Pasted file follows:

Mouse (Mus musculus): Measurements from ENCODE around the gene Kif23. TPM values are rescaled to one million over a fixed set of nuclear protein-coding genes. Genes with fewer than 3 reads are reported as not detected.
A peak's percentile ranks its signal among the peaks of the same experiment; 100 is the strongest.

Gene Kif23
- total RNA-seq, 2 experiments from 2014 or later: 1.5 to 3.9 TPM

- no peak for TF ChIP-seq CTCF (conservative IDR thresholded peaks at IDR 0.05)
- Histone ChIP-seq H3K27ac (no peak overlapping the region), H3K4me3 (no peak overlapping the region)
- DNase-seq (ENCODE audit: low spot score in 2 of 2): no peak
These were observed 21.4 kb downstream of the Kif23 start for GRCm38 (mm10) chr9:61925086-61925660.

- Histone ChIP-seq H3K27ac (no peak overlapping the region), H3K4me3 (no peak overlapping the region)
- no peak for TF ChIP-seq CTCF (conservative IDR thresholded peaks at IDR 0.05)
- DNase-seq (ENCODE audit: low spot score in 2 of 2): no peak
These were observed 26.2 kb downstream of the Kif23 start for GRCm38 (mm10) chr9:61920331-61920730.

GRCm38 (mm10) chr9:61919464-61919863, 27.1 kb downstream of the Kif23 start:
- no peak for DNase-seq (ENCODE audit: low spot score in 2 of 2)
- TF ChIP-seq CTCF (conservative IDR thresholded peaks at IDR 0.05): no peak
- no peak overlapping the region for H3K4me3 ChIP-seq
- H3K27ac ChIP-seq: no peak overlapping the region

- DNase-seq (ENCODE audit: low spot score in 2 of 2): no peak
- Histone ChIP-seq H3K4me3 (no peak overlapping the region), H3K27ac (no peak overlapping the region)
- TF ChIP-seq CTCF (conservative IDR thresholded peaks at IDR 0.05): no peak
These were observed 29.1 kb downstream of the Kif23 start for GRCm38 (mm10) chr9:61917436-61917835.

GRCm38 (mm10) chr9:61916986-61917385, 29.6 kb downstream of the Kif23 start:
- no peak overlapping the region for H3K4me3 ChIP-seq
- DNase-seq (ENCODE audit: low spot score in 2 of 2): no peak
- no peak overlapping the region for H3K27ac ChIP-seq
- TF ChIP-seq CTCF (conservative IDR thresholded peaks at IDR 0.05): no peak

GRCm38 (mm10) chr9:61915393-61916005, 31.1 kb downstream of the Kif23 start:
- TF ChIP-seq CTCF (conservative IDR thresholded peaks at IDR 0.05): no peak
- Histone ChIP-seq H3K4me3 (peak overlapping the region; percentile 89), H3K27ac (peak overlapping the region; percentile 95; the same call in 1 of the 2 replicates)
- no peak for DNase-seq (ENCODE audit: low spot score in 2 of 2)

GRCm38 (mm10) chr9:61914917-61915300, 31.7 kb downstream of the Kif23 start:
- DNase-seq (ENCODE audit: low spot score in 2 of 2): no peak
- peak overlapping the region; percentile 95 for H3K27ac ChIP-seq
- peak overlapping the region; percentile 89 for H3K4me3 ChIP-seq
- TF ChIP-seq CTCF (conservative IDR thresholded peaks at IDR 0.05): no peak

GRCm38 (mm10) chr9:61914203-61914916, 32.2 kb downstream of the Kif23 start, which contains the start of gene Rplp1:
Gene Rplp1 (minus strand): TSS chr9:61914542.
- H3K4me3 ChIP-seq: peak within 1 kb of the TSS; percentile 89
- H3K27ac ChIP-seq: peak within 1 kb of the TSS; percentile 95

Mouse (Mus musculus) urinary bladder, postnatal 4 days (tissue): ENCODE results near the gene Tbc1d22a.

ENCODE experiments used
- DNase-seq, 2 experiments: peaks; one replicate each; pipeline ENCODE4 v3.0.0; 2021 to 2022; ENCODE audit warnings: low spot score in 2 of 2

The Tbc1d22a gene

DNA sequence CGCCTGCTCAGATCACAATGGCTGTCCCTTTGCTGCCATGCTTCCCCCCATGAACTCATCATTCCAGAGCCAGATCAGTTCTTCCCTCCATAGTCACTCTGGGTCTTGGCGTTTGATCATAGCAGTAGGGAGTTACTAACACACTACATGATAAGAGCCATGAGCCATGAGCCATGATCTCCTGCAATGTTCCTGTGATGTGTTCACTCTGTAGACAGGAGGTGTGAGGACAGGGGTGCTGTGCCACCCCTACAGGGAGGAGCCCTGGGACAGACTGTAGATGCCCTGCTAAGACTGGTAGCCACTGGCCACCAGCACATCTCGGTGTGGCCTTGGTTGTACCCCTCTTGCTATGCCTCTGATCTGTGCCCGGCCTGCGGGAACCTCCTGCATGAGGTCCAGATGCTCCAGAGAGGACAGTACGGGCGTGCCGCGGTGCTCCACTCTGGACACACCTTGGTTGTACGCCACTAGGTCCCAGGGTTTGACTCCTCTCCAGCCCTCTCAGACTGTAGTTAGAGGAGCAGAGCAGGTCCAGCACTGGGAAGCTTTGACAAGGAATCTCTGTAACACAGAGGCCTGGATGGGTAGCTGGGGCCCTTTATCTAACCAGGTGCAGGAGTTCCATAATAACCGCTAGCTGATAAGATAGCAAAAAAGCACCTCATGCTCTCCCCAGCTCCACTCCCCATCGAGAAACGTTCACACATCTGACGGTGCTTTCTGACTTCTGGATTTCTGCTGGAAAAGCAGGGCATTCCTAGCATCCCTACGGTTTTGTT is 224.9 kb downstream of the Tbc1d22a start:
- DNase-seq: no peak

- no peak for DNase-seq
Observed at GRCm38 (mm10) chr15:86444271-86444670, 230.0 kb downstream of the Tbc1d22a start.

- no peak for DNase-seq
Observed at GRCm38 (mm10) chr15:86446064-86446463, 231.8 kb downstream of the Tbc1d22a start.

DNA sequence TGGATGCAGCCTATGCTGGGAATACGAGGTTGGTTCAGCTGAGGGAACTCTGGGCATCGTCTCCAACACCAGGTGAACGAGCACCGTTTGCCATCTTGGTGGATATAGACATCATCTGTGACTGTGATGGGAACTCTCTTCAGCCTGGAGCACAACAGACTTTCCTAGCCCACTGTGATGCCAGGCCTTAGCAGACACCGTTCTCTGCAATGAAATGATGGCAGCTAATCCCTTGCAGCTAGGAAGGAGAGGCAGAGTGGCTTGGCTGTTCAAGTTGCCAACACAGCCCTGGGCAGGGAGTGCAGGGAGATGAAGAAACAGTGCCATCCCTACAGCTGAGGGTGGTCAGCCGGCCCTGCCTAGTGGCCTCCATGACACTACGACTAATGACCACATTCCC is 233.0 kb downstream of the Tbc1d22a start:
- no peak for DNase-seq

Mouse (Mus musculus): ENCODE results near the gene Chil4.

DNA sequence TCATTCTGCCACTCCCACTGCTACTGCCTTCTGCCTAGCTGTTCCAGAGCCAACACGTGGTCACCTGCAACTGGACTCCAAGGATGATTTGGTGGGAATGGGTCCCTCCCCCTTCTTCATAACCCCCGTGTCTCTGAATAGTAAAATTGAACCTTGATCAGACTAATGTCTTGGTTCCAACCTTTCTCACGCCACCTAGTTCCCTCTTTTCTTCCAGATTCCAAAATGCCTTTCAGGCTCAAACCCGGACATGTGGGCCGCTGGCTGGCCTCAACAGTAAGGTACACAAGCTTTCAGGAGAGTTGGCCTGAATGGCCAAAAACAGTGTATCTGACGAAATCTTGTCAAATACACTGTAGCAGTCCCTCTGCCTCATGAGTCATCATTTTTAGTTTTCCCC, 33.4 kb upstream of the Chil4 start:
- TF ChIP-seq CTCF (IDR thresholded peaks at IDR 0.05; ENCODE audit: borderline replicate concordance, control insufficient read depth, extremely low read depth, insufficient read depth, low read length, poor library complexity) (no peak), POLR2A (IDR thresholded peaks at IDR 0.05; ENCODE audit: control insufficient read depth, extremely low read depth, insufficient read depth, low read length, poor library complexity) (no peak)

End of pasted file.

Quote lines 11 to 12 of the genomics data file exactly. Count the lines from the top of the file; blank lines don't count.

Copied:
- DNase-seq (ENCODE audit: low spot score in 2 of 2): no peak
These were observed 26.2 kb downstream of the Kif23 start for GRCm38 (mm10) chr9:61920331-61920730.